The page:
Stories of resilience from Ethiopia and Somalia
Women beating drought in the Horn of Africa
June 16, 2023
The high cost of living, food shortages, and water availability are consistent challenges for 18-year-old Derertu Hohammad and her family. Food harvested on their plot in Ethiopia’s Lugo watershed, together with three goats and four other larger animals, provide enough food to cover four months of the year for the family's nine members of three men and six women.
The rest of the time, the family relies on a relief programme providing food. Among the changes that Hohammad would love to see, reducing women’s burdens – especially traveling long distances during the dry season to find water – is a priority. Her family is not alone: by 2050, it is projected that droughts may affect over three quarters of the world’s population.
This year, the theme of the International Day Against Desertification and Drought – "Her land. Her rights."– emphasizes that investing in women’s equal access to land and assets is a direct investment in their future and the future of humanity.
In Somalia, roughly 75 percent of the country’s 14.7 million people live in rural areas, with approximately 60 percent practicing pastoralism and 15 percent working in agriculture. Less than one third of the population has access to clean water. Lack of water poses a serious threat to the health, wellbeing and livelihoods of farming and pastoral communities and limits Somalia’s overall economic and social development, with women in rural areas particularly vulnerable.
For decades, Somalia's crucial grazing land has faced intense pressure, putting the livelihoods of millions at risk. Despite a ban on charcoal trading, deforestation and the relentless cutting of trees for charcoal persist, further depleting the grazing land.
Additionally, the proliferation of an invasive tree species known as Prosopis juliflora, or Garan-waa (meaning "the unknown"), has hindered farmers in central Somaliland from cultivating crops to feed their cattle. The extensive root systems of these invasive trees have also exacerbated water scarcity. These challenges, combined with the adverse effects of climate change, have intensified the frequency of droughts, floods and other erratic rainfall patterns.
Working with a range of development partners, as well as traditional leaders, women’s groups, local non-government organizations and community-based organizations, the Global Environment Facility in collaboration with UNDP and partners provides support for communities to sustainably manage water resources and build resilience to climate impacts, including through nature-based solutions.
A ray of hope in Burao
By eliminating invasive species and promoting sustainable agropastoral practices, the project aimed to restore productivity to the land and empower the local community. Together with the Ministry of Environment and Climate Change, 500 hectares of land were rehabilitated, equivalent to around 416 Olympic-sized swimming pools, in the villages of Beer and Ceelbilcile.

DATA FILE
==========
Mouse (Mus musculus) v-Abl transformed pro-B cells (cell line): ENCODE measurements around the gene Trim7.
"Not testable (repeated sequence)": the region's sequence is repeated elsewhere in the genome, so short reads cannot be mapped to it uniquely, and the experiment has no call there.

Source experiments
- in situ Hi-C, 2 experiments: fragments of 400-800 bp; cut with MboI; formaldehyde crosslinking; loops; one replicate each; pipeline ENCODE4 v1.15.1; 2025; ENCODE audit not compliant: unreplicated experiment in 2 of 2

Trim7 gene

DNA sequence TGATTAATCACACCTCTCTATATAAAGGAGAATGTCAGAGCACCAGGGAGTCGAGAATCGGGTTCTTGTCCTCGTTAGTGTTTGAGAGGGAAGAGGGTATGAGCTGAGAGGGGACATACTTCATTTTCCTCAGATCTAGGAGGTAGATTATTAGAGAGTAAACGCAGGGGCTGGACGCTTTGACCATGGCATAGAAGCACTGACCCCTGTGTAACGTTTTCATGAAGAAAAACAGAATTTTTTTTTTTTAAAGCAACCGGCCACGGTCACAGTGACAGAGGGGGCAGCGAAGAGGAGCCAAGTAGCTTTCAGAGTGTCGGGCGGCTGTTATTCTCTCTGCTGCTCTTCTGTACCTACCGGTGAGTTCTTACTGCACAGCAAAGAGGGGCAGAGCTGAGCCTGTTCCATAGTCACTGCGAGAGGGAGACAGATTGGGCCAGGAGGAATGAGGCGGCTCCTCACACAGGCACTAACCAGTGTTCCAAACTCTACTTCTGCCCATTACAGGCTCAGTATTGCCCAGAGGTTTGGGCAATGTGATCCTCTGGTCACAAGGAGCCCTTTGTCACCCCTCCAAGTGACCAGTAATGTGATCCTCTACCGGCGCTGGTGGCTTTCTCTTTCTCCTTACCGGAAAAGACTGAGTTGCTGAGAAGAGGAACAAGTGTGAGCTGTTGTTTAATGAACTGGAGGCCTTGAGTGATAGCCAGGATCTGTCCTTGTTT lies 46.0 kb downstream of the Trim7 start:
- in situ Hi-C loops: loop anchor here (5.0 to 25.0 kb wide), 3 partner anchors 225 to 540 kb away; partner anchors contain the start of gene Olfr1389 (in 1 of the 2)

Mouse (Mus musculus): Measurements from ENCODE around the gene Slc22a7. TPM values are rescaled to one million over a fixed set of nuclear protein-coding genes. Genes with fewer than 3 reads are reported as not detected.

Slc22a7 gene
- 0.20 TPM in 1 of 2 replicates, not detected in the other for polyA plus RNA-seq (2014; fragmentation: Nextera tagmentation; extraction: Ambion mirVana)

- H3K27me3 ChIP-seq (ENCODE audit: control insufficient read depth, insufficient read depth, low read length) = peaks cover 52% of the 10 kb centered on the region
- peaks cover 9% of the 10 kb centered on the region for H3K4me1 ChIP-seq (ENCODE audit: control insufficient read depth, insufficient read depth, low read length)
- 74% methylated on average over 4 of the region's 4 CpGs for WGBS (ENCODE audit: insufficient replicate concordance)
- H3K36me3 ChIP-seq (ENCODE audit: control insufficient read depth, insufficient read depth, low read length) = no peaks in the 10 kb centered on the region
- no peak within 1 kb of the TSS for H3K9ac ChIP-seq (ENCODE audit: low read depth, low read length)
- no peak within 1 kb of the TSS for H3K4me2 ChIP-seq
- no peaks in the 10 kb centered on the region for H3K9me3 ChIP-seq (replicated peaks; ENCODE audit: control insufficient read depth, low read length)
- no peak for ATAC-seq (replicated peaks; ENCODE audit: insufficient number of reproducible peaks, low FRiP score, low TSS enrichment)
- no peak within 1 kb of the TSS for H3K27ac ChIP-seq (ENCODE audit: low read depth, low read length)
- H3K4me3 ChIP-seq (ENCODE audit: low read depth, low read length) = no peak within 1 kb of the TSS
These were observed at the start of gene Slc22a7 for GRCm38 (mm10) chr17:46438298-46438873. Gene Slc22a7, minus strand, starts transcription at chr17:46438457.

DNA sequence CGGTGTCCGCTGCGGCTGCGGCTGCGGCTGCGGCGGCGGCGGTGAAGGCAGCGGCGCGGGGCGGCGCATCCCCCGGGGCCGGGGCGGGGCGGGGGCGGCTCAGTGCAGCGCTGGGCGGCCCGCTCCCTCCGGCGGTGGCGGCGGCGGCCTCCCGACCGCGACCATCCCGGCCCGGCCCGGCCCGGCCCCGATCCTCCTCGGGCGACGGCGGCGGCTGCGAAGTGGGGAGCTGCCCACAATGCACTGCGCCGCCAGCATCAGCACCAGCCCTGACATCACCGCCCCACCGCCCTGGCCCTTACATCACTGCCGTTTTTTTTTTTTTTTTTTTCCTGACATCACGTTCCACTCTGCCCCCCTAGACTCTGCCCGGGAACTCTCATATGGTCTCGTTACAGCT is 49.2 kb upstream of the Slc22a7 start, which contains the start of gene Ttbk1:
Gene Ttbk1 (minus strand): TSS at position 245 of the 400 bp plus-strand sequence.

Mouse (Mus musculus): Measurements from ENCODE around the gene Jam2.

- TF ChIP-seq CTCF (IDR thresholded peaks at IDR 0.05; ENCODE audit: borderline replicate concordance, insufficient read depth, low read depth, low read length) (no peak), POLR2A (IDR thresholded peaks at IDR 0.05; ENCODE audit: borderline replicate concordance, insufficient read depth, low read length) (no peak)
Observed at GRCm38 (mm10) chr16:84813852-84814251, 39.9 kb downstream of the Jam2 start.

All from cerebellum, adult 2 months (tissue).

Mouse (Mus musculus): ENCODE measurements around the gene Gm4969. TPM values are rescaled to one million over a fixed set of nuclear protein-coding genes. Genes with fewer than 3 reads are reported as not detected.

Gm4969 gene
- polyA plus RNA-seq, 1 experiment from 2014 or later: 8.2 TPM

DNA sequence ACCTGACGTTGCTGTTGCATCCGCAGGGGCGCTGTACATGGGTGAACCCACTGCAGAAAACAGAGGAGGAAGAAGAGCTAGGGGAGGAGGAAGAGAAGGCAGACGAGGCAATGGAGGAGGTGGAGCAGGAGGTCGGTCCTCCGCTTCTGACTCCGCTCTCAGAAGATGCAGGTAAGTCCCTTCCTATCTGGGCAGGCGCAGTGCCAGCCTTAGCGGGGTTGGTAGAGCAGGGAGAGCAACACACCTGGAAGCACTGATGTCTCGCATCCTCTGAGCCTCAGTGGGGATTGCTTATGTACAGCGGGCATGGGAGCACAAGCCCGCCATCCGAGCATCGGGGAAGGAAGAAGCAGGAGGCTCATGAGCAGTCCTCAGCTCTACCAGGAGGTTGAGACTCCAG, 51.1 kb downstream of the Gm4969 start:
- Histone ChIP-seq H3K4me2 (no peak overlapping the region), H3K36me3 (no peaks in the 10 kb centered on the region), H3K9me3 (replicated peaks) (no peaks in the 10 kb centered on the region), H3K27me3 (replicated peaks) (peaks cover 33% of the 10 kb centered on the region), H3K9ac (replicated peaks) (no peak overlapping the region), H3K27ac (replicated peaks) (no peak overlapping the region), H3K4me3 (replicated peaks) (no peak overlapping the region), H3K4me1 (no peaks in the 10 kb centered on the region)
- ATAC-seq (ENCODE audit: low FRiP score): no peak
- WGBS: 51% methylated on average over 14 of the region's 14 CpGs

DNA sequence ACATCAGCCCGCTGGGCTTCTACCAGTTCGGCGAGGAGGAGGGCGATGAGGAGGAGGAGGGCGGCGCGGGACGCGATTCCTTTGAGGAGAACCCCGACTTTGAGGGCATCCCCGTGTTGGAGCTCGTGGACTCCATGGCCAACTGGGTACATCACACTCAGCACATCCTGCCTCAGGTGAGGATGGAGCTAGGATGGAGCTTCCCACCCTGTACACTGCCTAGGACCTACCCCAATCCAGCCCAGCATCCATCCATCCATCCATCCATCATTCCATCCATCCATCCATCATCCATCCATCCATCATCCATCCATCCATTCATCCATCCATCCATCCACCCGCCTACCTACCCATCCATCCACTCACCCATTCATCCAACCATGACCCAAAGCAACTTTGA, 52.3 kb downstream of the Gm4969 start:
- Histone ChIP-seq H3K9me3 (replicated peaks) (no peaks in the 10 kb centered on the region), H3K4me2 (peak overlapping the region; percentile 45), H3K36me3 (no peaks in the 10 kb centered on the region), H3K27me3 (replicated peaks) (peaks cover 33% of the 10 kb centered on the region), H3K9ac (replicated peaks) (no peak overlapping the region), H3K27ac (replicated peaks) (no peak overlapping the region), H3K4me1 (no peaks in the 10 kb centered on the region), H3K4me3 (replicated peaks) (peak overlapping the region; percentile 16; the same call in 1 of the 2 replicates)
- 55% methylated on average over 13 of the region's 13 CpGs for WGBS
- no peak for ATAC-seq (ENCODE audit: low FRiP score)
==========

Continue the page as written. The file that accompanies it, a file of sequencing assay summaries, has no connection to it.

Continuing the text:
Benefiting from a year of favourable rainfall, the removal of invasive trees has yielded remarkable changes. "The land has recovered and is now productive, and praise be to Allah, the rains have been plentiful after such a prolonged period of scarcity," said village head Hassan Ali yare Beereed.
His optimism reverberates throughout the village, particularly among women farmers like Samsam Ali Mohamoud, who are reaping multiple benefits from the rehabilitation project.
"During the favourable season, our animals now have ample food, and we can store excess fodder for the rest of the year. This results in increased milk production, nourishing our children. By selling surplus milk to neighbouring villagers, we generate additional income to support our children's education," Mahamoud said.
"We can store excess fodder for the rest of the year."Samsam Ali Mohamoud, farmer
Women farmers have witnessed significant improvements in their lives, with food available to their animals during the favourable seasons, enabling them to store excess fodder for the rest of the year. This has translated into increased milk production, providing essential nourishment for their children. The surplus milk has also become a valuable source of additional income, allowing women to support their children's education and invest in their future.
Initiatives such as these do not only revitalize the land, but also empower women farmers to become even greater contributors to their families' well-being – for the overall prosperity of their communities.
Ecosystem-based adaptation solutions are at the heart of UNDP’s climate change adaptation work. To date, through UNDP-supported coastal resilience and water projects worldwide, 2,076+ km of coastline, 6.5 million+ ha of land, and 72,000+ hectares of marine land have been made resilient to climate shocks, while 105,000+ ha has been restored/reforested; and 764,000+ people have increased access to water. Learn more at adaptation-undp.org .
Citizens call on world leaders to take concrete climate action ahead of the UN General Assembly
The United Nations Development Programme (UNDP) has launched a compelling exhibition titled "Dear World Leaders" at the United Nations Headquarters in New York. T...
How forests and young people are solving Honduras’s water crisis
The answer lies in restoring and conserving its forests
What do the Sustainable Development Goals have to do with Indigenous people?
Four profiles in enterprise
Forests and climate change: an Oscar-winning alliance - Michelle Yeoh on the UN Forest Podcast
UNECE’s brand-new second UN Forest Podcast episode features host Michelle Yeoh, 2023 Oscar-winning actress and Goodwill Ambassador for the United Nations Developm...